my set arrived and I've been playing with it a lot. The First Contact demo was an amazing way to show it off, I loved it, much more than all other "introductory" software I've tried since, like The Lab, everything worked so brilliantly and it was so polished I wish they developed it further to give it some replayability (just put you in that same room and have the robot start different mini games and tasks, like give you the gun for target practice with an actual scoreboard and things, they could even make DLC for the robot to get different diskettes to give you, ha). Anyway. I'm truly in awe, I've played several other games since and the feeling continues. I just finished SUPERHOT VR and it was shorter than I expected sadly but I really enjoyed the game and hope we get a VR version of the Mind Control Delete upcoming expandalone as well. I've played others like Robo Recall, In Death, Beat Saber, Moss, Onward, Skyrim VR (I never liked Skyrim and gameplay systems aren't much better in VR but it's cool to see such a world in VR, the scale is amazing), Blade & Sorcery, Lucky's Tale, Thumper and more but none of them too much, SUPERHOT VR was so good and with such instant gratification in a somewhat meaty package that I played it nonstop, haha!
Anyway, with all that aside, I do have one observation to make. You all know that little laser toy gun you get in Oculus Home (I guess it works a lot like the First Contact toy gun), right? So I find that when I use that I can do all kinds of crazy things like effortlessly aim at targets without even looking down the sight of the gun, I can hit the little table tennis balls from a reasonable distance, hit them again as they roll along in motion going off to the side, it just works so well it's crazy. I'm talking one shot one hit as intended most of the time, not to simply use the bright slow laser ball like a tracer round to make the next shot accurate after correcting my aim. I'm sure you've all felt that.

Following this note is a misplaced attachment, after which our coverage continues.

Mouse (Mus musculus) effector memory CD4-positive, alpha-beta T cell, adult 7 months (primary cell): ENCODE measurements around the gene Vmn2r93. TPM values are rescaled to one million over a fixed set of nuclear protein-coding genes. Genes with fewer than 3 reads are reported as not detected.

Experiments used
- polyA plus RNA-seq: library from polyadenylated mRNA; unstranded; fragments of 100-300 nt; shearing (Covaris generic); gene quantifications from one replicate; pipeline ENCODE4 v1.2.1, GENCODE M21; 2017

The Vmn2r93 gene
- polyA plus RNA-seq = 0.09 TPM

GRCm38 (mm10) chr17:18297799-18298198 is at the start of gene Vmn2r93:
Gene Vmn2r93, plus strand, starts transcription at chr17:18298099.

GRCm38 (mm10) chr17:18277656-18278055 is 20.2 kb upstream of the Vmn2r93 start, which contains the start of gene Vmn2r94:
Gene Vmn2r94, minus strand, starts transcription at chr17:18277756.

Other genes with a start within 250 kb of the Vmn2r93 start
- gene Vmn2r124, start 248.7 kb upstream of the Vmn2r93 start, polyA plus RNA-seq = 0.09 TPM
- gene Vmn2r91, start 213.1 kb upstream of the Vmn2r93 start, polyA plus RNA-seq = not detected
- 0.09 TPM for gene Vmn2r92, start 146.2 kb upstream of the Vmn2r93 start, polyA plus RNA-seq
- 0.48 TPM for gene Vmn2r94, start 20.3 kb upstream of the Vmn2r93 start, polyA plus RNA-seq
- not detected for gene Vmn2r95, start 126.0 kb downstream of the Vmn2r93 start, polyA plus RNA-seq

However, when I play a shooting game like Robo Recall which is supposed to be among the most polished, I find that I'm not nearly as accurate, I have to make an effort to line up the gun sights for distant targets (or use the many "cheat" accessories and sights various guns have) and occasionally can waste a whole pistol clip without hitting a robot that's not even moving around. Does anyone know what's with this disparity? I do get a bit better as I play more but the feeling of that toy laser gun was amazing, it felt like a real object. Are the guns in these other games simply not tracked as well or don't have the proper bullet paths/exit points coded? Or is the stereoscopic 3D they employ not as good to give you the correct depth perception to pull off such things? I don't understand so if anyone could give me a few pointers or maybe suggest a game that works as well as that toy gun or just give me a reason why the toy gun is easier to aim and tell me that it's possible to get just as good with Robo Recall but there are good reasons you don't start that way, I'll be relieved and appreciate it either way.